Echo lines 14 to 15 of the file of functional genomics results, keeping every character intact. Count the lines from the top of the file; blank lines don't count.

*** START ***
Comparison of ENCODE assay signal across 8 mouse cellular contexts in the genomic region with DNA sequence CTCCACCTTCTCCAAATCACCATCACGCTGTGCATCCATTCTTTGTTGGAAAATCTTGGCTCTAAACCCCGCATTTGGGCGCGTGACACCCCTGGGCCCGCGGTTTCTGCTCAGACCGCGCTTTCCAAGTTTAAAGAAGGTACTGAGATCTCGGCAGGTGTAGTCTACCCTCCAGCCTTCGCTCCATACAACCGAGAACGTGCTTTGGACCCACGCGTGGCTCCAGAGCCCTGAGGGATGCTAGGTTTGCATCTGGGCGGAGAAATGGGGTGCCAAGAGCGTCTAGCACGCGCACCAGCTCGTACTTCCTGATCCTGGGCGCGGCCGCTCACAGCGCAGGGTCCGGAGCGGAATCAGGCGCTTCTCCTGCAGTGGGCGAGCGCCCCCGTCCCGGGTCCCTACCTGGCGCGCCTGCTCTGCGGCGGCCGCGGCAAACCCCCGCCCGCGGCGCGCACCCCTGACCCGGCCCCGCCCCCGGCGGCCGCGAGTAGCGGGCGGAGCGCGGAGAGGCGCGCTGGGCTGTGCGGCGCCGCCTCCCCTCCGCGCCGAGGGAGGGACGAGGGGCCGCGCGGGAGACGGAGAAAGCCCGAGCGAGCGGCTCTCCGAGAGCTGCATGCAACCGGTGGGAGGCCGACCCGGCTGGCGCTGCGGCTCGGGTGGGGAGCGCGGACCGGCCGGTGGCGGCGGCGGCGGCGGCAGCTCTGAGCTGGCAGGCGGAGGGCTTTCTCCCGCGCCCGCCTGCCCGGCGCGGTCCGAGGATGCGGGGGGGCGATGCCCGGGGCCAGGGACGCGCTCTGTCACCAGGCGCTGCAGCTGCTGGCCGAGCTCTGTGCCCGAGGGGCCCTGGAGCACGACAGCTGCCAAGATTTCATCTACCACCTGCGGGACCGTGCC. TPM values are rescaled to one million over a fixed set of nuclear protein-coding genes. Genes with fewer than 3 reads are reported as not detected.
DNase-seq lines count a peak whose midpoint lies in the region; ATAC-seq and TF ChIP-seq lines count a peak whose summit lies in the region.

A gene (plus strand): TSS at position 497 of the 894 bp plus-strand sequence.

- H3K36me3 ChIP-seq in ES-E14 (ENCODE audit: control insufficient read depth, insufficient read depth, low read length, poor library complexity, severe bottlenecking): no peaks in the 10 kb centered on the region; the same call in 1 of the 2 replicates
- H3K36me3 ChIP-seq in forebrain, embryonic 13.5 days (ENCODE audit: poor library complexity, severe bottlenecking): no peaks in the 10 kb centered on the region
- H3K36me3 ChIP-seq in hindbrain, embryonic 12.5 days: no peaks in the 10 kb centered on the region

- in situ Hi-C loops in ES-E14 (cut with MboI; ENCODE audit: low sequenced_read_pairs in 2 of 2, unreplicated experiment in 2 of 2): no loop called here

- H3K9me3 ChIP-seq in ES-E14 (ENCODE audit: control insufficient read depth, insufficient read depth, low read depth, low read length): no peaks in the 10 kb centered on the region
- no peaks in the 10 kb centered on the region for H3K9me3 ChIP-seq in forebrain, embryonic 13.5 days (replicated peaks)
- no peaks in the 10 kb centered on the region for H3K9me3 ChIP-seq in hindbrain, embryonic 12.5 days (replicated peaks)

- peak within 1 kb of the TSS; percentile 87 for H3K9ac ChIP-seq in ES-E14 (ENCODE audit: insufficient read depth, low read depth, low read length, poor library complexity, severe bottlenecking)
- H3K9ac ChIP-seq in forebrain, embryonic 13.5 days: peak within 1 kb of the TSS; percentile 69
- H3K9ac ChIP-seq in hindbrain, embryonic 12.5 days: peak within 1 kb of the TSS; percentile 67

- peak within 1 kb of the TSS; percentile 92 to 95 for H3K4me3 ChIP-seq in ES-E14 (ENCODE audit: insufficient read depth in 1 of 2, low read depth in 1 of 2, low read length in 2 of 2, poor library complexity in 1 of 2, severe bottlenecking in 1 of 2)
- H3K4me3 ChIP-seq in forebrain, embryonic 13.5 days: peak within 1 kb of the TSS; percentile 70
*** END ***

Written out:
- peak within 1 kb of the TSS; percentile 92 to 95 for H3K4me3 ChIP-seq in ES-E14 (ENCODE audit: insufficient read depth in 1 of 2, low read depth in 1 of 2, low read length in 2 of 2, poor library complexity in 1 of 2, severe bottlenecking in 1 of 2)
- H3K4me3 ChIP-seq in forebrain, embryonic 13.5 days: peak within 1 kb of the TSS; percentile 70